I couldn't put a finger on when it started but we all know how the American attention span has been obliterated. Was it the 500 channel TV remote that somehow compels you to flip through the channels continually fearful that you might miss something? Was it the first-person shooter video game that forces finger twitching button manipulation without concern for collateral damage? Was it the stream of MTV music videos that artistically sliced and diced scenes into two second or less image flashes lest we watch too long and get bored? Was it the modern American textbook that feels obligated to array every page with color graphics, kaleidoscopic charts, fold-outs, foot-notes and sidebars? Was it Twitter and Facebook that deluge you with hundreds of snippets none of which have context or duration? Was it the TV news show with the crawl, the side-bar, the split-screen and the breaking news headline scroll?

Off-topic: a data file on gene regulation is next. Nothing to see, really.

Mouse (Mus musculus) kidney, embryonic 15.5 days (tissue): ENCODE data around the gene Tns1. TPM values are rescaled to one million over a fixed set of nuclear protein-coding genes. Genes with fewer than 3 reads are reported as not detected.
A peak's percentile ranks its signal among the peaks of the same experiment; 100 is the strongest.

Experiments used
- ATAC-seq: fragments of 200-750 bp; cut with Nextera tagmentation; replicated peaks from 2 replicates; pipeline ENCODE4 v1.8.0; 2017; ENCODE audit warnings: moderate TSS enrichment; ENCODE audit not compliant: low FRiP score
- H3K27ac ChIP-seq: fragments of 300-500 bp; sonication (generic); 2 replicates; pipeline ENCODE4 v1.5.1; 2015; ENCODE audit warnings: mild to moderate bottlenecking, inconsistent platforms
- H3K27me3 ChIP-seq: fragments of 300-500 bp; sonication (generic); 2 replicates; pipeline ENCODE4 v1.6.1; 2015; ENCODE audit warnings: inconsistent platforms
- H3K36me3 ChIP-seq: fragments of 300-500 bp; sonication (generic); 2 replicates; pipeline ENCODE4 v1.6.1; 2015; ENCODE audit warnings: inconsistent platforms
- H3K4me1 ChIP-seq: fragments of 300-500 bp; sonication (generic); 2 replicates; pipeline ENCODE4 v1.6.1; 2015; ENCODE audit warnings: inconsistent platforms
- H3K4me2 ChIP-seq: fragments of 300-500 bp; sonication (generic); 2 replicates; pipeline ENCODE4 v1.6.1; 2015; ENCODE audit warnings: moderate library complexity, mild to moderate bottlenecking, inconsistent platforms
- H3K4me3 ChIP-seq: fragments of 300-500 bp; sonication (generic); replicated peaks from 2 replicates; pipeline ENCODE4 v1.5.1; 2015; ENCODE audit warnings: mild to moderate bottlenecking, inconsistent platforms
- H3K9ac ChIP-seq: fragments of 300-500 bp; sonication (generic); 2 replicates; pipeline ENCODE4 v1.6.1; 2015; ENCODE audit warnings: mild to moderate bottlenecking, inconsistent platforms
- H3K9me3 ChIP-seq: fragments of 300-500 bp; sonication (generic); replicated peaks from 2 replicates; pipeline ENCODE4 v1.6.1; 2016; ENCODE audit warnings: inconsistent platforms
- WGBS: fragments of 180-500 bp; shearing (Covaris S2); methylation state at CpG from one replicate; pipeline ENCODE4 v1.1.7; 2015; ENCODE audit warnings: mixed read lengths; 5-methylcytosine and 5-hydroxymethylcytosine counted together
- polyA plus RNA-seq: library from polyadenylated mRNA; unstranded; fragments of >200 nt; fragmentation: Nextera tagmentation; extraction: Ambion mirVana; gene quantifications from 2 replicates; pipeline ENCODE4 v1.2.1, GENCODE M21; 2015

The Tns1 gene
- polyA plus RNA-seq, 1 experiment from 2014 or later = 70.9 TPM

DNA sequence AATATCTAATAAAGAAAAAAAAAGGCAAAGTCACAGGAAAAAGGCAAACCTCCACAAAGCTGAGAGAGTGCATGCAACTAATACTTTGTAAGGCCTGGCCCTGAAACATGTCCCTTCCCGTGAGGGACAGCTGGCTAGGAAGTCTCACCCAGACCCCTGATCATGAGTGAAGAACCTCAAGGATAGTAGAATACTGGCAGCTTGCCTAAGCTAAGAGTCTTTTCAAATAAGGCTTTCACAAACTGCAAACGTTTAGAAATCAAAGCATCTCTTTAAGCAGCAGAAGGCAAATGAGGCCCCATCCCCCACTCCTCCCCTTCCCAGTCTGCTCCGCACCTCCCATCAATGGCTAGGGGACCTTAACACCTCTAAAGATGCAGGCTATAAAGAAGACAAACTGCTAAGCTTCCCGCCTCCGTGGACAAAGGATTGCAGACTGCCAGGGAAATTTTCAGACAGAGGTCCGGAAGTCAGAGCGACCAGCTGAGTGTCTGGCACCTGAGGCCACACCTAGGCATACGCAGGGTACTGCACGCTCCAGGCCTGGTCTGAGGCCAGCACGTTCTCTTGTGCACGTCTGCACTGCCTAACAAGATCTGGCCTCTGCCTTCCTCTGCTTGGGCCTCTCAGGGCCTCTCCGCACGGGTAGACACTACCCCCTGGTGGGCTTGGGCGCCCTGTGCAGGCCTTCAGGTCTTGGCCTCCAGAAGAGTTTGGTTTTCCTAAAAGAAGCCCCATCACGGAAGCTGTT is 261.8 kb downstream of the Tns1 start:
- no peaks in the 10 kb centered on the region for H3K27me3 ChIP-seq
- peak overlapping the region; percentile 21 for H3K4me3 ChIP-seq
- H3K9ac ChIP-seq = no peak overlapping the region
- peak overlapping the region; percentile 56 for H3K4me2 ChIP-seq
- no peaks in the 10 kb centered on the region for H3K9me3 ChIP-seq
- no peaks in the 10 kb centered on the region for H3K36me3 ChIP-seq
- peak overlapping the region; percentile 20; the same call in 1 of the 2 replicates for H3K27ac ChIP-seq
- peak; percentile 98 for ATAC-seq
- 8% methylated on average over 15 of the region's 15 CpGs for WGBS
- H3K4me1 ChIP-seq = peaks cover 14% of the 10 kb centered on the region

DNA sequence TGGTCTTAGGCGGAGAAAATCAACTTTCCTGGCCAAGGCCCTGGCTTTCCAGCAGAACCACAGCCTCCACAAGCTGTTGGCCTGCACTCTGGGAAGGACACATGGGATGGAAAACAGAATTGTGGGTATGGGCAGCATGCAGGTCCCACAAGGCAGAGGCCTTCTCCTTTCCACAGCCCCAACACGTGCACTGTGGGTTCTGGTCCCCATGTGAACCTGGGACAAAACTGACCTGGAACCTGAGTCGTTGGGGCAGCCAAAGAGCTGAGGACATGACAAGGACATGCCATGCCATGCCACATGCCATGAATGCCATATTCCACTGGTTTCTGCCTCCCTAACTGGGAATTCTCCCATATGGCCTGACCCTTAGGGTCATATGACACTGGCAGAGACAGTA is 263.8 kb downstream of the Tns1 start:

Regardless of where the cause was, we now find ourselves choosing our leadership in that mode. And we can all agree that it doesn't work very well. Dan Henninger at the WSJ describes it all too well and offers some possible alternative approaches:
Jello Wrestling in a Brooks Brothers Suit